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How to get client's MAC address by which it connects to server

We have a Java web service, running on WebSphere. A Java client is installed on every client PC (Windows 2000 or Windows 2003) to do the connection, through SSL.

Now we want to authenticate clients by their MAC address. As we have a thick client installed on client side, I know we can easily get client's MAC address by simple "ipconfig /all" or WMI scripting. (But I don't know a pure Java way. If anyone does, it's appreciated too.)

However, we consider the possibility that a client PC may have more than 1 LAN cards. What we want is, during each single connection, to get the MAC address of the LAN card by which the client uses to connect to server. I wonder if this is possible?
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wcleung9
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wcleung9
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2 Solutions
 
giltjrCommented:
I would suggest that you pick another method of authentication.  Server and client side certificate authentication.  Do self signed client side certificates based on each PC.   Validate the certificate when the client connects.  If you want to cut of a specific PC, then you just remove its certificate from your keyring file.


In addition to having a client with more that one NIC, you also have the problem of them replacing the NIC if it dies.  What happens if a client uses more that one computer?

How are you going to populate your database you validate against?  Is the user going to have to tell you his MAC address?

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PraxisWebCommented:
And don't forget about MAC spoofing...
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wcleung9Author Commented:
Actually, client side certificate authentication is the approach we are currently using.

An incident happened was that, an unfaithful user produced a backup image of his PC's harddisk content, and gave the image to a 3rd party. That 3rd party then successfully connected to our web service, just because they had the certificate. So we learnt that digital certificate is a mere file, which can be easily copied.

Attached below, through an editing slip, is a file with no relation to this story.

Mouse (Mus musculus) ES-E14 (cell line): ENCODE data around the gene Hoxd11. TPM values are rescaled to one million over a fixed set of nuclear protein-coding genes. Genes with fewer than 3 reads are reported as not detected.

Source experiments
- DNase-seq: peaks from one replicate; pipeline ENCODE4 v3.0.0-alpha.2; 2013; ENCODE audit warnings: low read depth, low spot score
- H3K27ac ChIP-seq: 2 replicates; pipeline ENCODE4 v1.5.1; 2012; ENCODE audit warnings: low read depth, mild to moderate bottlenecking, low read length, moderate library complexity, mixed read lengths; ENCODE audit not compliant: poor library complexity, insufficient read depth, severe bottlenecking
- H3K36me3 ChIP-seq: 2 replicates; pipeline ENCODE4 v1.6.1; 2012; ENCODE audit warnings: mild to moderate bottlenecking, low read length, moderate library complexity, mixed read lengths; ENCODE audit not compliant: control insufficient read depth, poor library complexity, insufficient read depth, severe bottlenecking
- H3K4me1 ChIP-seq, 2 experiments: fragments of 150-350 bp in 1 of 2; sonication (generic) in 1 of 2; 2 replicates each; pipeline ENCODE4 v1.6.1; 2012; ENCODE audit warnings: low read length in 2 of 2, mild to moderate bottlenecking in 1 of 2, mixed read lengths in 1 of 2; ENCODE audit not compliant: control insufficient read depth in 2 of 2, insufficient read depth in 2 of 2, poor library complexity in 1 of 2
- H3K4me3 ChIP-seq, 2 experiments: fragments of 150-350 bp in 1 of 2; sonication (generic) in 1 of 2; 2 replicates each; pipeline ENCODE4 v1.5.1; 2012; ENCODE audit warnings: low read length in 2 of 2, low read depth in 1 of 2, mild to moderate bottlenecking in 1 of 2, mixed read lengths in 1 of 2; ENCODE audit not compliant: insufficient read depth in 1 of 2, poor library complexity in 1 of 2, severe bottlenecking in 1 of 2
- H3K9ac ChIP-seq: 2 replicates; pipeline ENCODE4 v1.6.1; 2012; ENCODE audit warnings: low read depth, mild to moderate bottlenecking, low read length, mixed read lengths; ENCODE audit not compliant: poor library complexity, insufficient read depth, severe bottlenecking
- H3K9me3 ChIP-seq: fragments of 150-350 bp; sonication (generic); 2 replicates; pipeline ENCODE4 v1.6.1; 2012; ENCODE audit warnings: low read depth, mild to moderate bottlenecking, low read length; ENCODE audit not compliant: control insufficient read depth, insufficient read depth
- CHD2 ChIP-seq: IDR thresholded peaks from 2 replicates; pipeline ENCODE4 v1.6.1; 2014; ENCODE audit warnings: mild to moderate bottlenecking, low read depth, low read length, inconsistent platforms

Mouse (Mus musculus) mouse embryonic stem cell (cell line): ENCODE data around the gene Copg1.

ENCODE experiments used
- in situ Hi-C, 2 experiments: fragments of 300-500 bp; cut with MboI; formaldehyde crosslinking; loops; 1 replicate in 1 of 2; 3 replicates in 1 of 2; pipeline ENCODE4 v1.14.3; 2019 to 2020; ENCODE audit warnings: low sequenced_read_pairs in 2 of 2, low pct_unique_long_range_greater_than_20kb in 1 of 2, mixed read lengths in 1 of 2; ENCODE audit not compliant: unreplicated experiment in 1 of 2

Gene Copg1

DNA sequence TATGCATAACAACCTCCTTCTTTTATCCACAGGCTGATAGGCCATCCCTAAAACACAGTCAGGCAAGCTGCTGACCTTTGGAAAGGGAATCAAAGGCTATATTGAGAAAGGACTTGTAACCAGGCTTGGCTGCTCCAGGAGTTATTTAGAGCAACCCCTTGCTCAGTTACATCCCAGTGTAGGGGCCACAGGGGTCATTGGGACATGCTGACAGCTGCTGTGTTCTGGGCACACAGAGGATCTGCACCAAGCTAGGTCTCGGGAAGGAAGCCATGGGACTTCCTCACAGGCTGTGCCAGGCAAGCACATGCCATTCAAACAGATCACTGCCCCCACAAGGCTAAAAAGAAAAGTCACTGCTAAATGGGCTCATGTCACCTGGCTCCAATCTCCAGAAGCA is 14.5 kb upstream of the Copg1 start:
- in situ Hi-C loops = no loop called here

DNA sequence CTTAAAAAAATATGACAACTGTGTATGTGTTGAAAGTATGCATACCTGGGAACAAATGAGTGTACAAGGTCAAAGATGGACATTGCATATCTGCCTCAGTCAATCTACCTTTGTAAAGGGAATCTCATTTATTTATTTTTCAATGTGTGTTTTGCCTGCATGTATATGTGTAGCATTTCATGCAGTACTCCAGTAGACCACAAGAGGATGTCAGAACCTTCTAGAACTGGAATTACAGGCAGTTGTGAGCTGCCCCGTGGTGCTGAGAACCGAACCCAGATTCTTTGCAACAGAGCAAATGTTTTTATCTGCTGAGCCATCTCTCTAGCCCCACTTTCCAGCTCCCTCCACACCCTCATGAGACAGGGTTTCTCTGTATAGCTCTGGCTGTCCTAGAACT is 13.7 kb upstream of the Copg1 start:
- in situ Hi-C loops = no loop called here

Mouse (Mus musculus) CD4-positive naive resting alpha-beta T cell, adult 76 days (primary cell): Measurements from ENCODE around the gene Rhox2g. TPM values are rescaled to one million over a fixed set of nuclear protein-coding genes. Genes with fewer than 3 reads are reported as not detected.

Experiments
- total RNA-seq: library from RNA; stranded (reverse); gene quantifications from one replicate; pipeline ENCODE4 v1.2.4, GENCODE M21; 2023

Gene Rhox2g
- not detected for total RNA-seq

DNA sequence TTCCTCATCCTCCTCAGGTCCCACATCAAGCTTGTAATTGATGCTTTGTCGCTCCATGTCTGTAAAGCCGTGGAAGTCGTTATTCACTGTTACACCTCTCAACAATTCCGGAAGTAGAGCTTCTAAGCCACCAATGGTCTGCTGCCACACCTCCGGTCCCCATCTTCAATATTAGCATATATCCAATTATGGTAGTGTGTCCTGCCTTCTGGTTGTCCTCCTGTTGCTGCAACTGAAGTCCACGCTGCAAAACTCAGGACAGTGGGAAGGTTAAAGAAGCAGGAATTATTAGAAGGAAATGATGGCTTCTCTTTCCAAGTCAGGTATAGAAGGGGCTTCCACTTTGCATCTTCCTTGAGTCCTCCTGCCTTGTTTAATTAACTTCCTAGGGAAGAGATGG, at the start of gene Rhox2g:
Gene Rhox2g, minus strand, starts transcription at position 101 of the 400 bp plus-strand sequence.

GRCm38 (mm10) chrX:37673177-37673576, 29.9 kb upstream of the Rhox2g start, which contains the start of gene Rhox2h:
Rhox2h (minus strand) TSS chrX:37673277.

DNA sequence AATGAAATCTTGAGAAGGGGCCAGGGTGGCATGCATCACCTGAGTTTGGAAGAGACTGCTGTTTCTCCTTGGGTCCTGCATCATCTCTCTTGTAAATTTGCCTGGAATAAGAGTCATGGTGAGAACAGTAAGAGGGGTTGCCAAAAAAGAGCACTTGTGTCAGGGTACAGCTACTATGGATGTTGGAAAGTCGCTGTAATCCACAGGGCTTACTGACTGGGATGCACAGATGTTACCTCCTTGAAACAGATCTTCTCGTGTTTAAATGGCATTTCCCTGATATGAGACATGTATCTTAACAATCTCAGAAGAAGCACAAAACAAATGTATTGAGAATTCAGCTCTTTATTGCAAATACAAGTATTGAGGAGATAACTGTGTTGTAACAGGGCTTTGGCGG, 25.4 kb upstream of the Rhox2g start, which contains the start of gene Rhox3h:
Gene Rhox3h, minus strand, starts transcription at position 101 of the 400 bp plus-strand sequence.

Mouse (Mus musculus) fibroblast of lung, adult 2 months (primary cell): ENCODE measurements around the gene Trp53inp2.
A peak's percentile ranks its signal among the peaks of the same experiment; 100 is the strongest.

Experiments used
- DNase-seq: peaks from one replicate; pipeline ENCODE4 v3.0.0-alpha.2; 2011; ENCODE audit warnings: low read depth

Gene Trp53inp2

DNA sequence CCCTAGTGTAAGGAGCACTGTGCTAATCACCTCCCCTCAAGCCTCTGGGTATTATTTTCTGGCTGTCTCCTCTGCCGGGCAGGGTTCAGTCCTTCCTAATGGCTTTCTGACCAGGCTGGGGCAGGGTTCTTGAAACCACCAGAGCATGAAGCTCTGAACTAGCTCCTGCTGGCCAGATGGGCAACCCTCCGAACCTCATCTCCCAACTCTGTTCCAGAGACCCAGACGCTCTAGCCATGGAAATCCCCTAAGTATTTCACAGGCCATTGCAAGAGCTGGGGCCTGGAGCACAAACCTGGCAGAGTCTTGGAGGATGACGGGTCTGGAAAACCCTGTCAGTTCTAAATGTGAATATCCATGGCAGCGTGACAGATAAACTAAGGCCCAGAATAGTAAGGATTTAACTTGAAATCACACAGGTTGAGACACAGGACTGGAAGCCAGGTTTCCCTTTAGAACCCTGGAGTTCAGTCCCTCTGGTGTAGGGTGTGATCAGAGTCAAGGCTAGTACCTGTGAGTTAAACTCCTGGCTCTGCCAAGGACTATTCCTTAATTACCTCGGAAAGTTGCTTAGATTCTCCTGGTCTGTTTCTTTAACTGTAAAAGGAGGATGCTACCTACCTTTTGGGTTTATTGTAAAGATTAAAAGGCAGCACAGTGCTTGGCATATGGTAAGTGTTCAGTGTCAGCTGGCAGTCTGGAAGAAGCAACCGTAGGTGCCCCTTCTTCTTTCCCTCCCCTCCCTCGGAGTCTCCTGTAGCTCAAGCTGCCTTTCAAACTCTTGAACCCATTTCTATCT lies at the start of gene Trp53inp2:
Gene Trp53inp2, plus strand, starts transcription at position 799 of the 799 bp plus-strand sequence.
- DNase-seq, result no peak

That's why we came up with the MAC address approach. We searched Google and read through many discussions about this topic. We fully understand the drawbacks: user's MAC address changes, when he replaces the NIC, or when he uses another computer. So yes, we will require users to submit their MAC addresses to us, everytime after they changed it. We would rather sacrifice users' convenience so as to make the mechanism more secured.

Well, this MAC address approach is more pratical in our case than usual because:
1. each user uses 1 and only 1 computer as client PC to connect to our web service.
2. users rarely change the hardware components of their client PC, at most once or twice per year.
3. users rarely change to use another computer as client PC, at most once every 3 to 4 years.
4. users are obligated to use the web service, no matter they think it's convenient or not.
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giltjrCommented:
Was the client side certificate user based?  It sounds like it.  You need one that is based on the users IP address, that is machine based.  As long as each user has a static IP address, you are fine.
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wcleung9Author Commented:
yeah MAC spoofing would be a problem......

In fact we wanted to use more hardware info. However, not much hardware info is as unique as MAC address.

We wondered if CPU has something like an unique serial no., but then learnt that Intel was forced to remove such "fingerprint" from their products due to privacy issue.

Some suggested to use hard drive's volume label. Then others said that, although it is supposed to be randomly generated, it is actually not that random.
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giltjrCommented:
http://forum.java.sun.com/thread.jspa?threadID=245711&start=0

This is a link to some Java code that is supposed to be able to get the MAC and IP address.

Some CPU's have a unique serial no. but there is a way to disable this from being presented and I beleive that most systems now ship with this disabled.

There is not a whole lot that is unqiue to a PC that can't be changed, hidden, or is copied over when doing some sort of disk copy.

If the desktops have static IP addresses, you may be able to use a combination of:

     the IP address that your server sees
     the MAC address of the computer
     the IP address of the computer